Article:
In the morning, Gonzaga discovered it has an edge on San Diego State, even as the Aztecs are undefeated, and that means it’s only logical the Zags will maintain that edge if they don’t lose before Selection Sunday. By night, we saw what a focused, healthy (or what passes for healthy in this gimpy season) Zags team is capable of.
Oh yes, the day reinforced something else. It appears that whatever’s out there for Gonzaga on Selection Sunday March 15 – seed, site, bracket quadrant – the Zags are going it alone.
Maybe there’s been another year when the most prized victims of November and December went so collectively south on Gonzaga, but I can’t recall it.
You know the drill: In the Zags’ “inverted” schedule – tough non-conference followed by a less rugged WCC – they do what business they can, and then hope those vanquished acquit themselves well as the season plays out, the more to burnish Gonzaga’s resume. Most years, it seems to me, what passed for quality wins before Christmas have stood up, often gaining greater resonance. As in 2003-04, when Maryland, a Zag victim, was limping along at 14-11 late in the season, trying merely to mount the NCAA bubble, when suddenly it blew through the ACC tournament victorious, all the way to a No. 4 seed in the NCAAs.
(Of course, at the other end there was 2001-02, when St. Joseph’s – ranked No. 10 in the preseason – and Fresno State seemed like major conquests, but each receded from prominence, fell out of the rankings, and on a sobering Selection Sunday, No. 6-ranked Gonzaga got a No. 6 seed.)
Opponent-wise, this year is looking something like 2002. Oregon, Washington, Arizona, North Carolina – meh.
The Ducks are sort of mucking through the season, overly dependent on Payton Pritchard and unconvincing up front. Against the 199th-ranked KenPom defense at Oregon State the other night, Oregon scored 53 points to fall to 18-6.
Washington? The Huskies haven’t won since about the last time Donald Trump told the truth. Their fall from grace has been spectacular – a team drawing mention for a Final Four to one that may struggle to get out of the Pac-12 cellar.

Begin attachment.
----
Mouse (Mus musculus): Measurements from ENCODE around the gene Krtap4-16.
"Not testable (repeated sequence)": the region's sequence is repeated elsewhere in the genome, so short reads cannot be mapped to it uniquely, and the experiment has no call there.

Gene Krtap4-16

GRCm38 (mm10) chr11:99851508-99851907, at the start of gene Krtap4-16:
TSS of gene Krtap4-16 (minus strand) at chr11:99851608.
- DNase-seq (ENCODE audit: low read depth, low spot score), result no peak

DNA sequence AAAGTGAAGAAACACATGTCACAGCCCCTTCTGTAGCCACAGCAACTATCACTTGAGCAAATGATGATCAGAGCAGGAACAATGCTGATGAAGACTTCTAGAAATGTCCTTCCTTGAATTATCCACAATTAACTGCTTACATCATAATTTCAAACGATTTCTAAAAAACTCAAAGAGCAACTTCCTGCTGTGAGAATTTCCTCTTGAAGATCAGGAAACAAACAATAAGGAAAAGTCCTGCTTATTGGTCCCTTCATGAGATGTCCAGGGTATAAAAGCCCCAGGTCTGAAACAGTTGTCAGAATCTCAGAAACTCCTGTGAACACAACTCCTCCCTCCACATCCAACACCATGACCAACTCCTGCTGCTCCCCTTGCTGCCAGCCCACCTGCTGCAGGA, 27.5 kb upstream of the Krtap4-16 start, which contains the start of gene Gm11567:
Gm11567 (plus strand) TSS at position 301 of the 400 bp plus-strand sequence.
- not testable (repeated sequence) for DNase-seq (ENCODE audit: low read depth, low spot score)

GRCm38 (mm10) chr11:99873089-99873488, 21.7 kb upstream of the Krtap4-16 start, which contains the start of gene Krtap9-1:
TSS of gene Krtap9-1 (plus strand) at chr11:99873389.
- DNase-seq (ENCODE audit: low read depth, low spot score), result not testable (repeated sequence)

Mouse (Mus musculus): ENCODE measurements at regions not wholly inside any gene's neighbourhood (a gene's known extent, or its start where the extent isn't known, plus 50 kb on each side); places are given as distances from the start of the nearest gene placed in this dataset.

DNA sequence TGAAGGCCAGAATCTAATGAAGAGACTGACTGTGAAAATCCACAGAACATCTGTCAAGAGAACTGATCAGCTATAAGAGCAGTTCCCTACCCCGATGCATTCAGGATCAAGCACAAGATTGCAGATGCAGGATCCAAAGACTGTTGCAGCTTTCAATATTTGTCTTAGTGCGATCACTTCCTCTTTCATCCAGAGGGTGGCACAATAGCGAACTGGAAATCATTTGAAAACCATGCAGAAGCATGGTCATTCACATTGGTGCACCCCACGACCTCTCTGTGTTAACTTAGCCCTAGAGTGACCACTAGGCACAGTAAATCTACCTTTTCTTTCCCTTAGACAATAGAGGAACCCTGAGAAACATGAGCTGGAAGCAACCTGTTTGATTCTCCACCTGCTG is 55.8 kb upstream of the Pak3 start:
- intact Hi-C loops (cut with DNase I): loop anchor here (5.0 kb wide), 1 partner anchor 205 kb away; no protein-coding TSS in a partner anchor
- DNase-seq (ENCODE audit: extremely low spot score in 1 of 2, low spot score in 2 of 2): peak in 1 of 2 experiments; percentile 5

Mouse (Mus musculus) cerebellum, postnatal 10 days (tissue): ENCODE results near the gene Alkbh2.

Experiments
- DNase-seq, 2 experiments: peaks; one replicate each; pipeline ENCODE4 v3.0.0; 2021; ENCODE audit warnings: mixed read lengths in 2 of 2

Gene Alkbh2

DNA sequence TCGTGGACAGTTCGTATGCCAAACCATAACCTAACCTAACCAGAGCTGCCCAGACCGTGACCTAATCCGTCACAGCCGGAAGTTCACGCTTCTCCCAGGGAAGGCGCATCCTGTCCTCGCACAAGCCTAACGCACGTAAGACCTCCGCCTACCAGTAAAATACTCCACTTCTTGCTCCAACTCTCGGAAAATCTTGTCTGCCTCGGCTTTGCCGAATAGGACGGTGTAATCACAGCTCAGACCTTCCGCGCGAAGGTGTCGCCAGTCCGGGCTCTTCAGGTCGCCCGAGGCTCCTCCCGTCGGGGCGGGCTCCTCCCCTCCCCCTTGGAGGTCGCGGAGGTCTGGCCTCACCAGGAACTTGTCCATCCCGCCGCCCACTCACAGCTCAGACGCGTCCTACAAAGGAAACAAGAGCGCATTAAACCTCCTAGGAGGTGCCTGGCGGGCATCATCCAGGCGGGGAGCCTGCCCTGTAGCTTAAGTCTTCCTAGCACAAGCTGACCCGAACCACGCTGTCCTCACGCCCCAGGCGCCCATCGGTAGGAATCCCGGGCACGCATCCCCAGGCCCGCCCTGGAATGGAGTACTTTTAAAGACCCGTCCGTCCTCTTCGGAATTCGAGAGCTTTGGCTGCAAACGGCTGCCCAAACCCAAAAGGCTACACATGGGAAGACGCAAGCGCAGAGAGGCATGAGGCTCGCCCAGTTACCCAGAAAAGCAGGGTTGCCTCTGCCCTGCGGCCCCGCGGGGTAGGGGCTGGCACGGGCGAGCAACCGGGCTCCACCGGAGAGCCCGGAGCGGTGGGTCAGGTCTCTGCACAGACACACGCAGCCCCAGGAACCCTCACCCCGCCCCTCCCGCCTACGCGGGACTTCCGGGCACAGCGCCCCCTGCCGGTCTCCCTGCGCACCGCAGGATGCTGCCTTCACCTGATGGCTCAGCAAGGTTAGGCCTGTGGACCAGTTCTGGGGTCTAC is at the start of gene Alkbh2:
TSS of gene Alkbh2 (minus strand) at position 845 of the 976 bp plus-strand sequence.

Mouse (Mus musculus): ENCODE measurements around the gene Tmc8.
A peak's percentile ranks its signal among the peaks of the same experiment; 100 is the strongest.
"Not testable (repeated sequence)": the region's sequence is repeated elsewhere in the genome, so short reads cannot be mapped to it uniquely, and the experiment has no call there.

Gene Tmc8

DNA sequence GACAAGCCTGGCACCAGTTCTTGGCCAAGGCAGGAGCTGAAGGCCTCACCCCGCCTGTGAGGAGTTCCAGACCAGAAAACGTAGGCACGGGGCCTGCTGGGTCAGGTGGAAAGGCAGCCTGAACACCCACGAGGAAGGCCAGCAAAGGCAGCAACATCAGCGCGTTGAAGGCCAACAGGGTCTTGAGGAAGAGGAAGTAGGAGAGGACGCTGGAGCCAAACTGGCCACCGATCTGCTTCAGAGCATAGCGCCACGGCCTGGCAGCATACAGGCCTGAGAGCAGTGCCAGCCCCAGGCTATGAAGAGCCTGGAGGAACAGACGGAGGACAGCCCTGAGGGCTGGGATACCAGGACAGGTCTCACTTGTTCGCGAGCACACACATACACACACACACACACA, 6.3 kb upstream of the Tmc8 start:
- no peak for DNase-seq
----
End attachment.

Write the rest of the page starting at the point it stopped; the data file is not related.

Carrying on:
Like Oregon, Arizona (16-7) has been something of a fits-and-starts outfit, puzzling in that you’d figure those freshmen would be jelling by now. But the Wildcats were just schooled at home by 13 against UCLA. And North Carolina, well, we knew Carolina was a shell of itself when the Zags won convincingly in December, but just when the Tar Heels were about to salvage some self-esteem Saturday against Duke, they invented all sorts of different ways to lose.
The good news for Gonzaga is, it has enough juice to make it on its own. Obviously, winning will keep GU on the one line, and even another loss might not be fatal to its prospects for a No. 1 seed.
But there’s that developing joust with San Diego State for the top seed in the West – the winner prospectively going to Los Angeles for the regional (barring a complete collapse, GU will start the tournament at Spokane Arena) and the loser having to trek to New York for a second weekend, there possibly to encounter Duke and its second home at Madison Square Garden.
It has to be significant that Gonzaga was judged ahead of SDSU BEFORE its thunderous victory at Saint Mary’s, so whatever the margin was Saturday morning, it’s greater now.
For comparison, San Diego State has a road win at BYU (a challenge looming for Gonzaga Feb. 22) and neutrals over Creighton (by 31) and Iowa, 26th and 18th, respectively, in KenPom rankings. Notwithstanding Arizona’s inconsistency, the Wildcats are still worth a No. 15 KenPom (and No. 10 in the NET) and Oregon is 25th in both metrics.
Where might San Diego State slip up? An old Zag friend, Leon Rice, could help next Sunday at Boise State, and the Aztecs finish the regular season at Nevada Feb. 29.
Much remains to be decided, in Spokane, in San Diego, even in Eugene and Tucson. But by now, the Zags have to know that it’s in their hands. Which, all things considered, isn’t so bad.